Thursday 26th Sep, 2019
Medial displacement of the left biceps tendon due to avulsion of the left transverse humeral ligament.
This was causing pain, discomfort and swelling as the biceps tendon was no longer ‘retained’ in the bicipital groove of the humerus, and was instead ‘slipping’ out of position.
To replace and stabilise the biceps tendon in the intertubercular groove we used a technique described in JSAP by Barnes (2013). This involved placing a 8mm titanium staples either side of the bicipital groove, closing the biceps tendon sheath and then placing a piece of folded polyester mesh as a ribbon through the gap beneath each staple.
Taking care to not overtighten, but still adequately stabilise the biceps tendon in the bicipital groove, the mesh was tightened and then the staples fully seated in the bone. This caused the tines of the staples to grip the mesh. Postoperative radiographs showed good placement of the staples.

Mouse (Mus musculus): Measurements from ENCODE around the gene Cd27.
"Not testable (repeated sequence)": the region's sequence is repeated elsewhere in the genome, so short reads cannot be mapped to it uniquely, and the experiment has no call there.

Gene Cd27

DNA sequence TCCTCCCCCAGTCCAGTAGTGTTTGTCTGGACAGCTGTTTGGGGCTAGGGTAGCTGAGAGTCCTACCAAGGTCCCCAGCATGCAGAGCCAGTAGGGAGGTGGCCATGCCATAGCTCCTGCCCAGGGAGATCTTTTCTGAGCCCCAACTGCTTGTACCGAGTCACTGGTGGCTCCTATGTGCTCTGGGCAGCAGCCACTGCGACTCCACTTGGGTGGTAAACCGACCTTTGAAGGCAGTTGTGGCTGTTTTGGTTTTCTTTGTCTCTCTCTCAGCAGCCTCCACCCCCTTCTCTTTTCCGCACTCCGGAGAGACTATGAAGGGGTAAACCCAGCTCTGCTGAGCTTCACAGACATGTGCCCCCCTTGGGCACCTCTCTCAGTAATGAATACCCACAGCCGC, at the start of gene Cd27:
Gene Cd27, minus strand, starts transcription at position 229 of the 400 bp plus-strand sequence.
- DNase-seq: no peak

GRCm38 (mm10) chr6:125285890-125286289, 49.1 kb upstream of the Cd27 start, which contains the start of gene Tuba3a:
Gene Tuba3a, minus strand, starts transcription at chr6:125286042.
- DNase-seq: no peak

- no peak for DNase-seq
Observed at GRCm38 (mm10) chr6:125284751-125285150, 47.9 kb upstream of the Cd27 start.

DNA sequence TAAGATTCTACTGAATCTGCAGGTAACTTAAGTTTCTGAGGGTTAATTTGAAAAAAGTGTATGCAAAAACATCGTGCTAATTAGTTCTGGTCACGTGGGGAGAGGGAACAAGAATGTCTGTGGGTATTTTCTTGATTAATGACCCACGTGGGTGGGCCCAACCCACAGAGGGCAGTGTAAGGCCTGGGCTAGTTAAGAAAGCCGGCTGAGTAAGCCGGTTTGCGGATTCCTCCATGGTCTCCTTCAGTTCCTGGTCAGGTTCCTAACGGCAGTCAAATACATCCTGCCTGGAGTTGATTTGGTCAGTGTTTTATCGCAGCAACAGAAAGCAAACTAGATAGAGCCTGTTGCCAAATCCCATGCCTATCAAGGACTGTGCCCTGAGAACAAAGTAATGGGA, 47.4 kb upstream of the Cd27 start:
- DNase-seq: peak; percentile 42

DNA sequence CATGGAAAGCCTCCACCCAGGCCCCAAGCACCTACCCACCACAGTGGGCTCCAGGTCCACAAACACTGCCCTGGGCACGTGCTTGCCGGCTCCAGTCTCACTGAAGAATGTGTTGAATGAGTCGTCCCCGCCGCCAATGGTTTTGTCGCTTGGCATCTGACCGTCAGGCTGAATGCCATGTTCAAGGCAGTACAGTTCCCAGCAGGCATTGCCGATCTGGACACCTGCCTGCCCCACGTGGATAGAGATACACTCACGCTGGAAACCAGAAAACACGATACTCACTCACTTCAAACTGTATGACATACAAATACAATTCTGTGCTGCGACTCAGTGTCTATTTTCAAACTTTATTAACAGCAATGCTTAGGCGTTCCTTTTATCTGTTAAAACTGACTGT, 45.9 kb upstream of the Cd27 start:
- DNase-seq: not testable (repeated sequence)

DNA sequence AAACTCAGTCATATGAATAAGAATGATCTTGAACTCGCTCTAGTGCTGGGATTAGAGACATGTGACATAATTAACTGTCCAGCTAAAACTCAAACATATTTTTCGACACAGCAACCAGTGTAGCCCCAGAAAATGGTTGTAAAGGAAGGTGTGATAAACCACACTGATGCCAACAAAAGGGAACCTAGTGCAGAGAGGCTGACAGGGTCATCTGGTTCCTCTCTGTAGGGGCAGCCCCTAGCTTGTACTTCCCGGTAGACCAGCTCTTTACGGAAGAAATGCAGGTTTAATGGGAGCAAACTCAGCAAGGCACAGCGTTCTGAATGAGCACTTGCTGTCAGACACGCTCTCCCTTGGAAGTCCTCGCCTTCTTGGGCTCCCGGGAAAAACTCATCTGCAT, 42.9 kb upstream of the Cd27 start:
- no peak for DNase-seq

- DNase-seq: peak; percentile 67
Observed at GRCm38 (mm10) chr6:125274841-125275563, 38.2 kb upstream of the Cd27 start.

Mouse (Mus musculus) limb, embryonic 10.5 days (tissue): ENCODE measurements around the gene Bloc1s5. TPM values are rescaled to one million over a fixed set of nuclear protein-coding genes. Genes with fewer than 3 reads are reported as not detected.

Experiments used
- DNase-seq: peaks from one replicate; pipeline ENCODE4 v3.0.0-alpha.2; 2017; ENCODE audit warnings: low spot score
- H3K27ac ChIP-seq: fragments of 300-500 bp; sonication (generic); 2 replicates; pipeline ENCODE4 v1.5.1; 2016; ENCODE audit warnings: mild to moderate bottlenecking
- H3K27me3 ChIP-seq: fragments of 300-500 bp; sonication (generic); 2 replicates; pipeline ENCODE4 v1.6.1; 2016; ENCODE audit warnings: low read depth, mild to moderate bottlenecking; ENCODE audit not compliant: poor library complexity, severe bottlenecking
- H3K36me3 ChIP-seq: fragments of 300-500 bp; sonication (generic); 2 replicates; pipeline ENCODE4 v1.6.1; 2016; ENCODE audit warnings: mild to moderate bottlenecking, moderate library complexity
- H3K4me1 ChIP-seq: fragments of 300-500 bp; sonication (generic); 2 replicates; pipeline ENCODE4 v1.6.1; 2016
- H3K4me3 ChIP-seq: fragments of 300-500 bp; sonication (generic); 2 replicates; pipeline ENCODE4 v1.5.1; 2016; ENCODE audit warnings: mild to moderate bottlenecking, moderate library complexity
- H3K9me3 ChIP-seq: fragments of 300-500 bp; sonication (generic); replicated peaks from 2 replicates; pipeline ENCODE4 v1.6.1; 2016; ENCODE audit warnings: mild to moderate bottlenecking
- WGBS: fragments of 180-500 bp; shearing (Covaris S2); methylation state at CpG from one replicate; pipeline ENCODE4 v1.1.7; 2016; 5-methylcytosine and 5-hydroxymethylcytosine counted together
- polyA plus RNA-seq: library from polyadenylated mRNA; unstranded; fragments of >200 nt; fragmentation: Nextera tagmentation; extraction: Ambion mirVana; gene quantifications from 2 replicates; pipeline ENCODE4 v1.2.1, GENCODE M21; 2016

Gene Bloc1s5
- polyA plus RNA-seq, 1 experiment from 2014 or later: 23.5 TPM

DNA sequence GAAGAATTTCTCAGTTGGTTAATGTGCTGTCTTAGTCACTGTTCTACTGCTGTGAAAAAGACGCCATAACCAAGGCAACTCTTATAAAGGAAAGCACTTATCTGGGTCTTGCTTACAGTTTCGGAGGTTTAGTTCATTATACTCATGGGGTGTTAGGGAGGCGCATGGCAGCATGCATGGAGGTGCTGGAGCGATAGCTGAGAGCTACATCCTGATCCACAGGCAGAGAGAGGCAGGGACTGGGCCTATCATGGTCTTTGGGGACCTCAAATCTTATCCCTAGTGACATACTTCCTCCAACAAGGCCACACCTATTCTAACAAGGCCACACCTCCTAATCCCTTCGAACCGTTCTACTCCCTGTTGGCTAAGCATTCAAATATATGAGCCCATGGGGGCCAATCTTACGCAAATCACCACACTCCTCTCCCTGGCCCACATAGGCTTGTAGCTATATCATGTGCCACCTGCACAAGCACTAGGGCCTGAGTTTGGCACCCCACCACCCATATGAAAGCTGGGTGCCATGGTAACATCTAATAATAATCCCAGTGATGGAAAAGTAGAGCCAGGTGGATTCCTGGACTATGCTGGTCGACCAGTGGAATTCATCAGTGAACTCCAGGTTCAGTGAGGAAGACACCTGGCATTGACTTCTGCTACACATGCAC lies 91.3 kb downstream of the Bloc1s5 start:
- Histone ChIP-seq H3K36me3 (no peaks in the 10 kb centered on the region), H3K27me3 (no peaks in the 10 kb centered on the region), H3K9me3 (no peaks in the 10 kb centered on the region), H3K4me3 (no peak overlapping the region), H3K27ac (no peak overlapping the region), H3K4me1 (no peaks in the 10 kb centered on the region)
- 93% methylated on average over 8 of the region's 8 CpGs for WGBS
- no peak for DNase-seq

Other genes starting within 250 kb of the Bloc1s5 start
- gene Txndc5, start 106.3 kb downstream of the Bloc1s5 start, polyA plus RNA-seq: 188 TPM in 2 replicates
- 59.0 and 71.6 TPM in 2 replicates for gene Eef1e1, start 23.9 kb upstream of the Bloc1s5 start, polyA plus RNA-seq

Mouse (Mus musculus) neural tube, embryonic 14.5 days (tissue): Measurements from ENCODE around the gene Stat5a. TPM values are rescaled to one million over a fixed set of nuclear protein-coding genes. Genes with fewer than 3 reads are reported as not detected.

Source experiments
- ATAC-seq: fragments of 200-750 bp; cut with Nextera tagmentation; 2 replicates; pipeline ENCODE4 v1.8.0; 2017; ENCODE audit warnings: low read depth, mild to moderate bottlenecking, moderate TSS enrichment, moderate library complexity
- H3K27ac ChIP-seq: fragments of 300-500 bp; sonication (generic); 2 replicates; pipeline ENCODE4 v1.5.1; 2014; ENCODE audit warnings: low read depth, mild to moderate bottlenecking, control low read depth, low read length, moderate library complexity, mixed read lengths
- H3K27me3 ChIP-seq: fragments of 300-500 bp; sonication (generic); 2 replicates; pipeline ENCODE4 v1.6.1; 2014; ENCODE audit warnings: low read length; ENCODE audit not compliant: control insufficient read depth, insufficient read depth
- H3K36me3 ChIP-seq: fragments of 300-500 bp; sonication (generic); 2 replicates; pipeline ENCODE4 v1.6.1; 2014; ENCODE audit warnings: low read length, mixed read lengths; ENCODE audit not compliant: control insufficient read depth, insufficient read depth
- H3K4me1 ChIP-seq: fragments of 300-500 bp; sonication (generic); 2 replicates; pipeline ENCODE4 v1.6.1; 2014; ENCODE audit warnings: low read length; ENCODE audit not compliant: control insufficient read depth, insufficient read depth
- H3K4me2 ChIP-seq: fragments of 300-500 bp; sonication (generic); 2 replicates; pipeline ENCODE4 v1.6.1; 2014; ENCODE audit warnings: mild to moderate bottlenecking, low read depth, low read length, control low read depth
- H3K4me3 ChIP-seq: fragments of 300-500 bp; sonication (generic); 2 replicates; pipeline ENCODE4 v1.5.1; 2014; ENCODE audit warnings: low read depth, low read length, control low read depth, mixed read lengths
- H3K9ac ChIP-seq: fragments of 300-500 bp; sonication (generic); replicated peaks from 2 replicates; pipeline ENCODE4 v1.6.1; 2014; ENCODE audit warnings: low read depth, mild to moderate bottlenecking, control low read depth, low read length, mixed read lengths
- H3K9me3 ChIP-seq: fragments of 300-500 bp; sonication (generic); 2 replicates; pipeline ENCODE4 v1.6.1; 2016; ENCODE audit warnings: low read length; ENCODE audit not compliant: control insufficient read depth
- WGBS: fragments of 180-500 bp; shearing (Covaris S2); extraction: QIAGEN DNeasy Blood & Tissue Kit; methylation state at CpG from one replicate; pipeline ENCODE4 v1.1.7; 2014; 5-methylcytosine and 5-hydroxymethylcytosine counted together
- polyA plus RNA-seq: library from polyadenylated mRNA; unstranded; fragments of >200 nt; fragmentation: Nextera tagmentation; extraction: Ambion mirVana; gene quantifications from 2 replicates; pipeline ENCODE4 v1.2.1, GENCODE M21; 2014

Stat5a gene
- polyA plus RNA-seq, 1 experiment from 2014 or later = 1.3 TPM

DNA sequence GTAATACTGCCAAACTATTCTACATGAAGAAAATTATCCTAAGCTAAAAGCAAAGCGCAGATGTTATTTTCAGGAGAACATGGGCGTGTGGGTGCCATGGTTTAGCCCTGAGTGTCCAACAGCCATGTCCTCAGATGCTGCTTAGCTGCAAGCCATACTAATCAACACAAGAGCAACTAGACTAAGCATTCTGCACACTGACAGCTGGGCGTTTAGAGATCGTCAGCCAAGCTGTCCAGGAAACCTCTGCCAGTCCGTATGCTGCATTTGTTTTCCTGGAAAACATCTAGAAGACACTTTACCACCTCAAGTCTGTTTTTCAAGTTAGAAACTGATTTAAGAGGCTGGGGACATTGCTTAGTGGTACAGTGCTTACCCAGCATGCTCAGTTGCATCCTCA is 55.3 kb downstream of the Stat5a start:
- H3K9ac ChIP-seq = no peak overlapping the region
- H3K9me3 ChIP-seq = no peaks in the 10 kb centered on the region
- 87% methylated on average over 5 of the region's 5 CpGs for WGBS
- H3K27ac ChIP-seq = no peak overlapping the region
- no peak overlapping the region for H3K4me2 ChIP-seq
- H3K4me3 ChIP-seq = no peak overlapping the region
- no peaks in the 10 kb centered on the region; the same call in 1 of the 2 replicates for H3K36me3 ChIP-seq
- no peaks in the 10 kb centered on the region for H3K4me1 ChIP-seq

Raven has made good progress in the weeks following the surgery with a controlled and structured rehabilitation plan to optimise her recovery. Care has been taken to maintain her range of motion, shoulder flexibility and stabilisation, but not to overload her repair.
Medial biceps displacement is an uncommon condition, but one to bear in mind as a cause of shoulder lameness especially in sighthounds like Raven which have been shown to be at increased risk.
If you are faced with an unusual lameness, then get in touch with Ross and the Roundhouse Referrals team. We can help you out!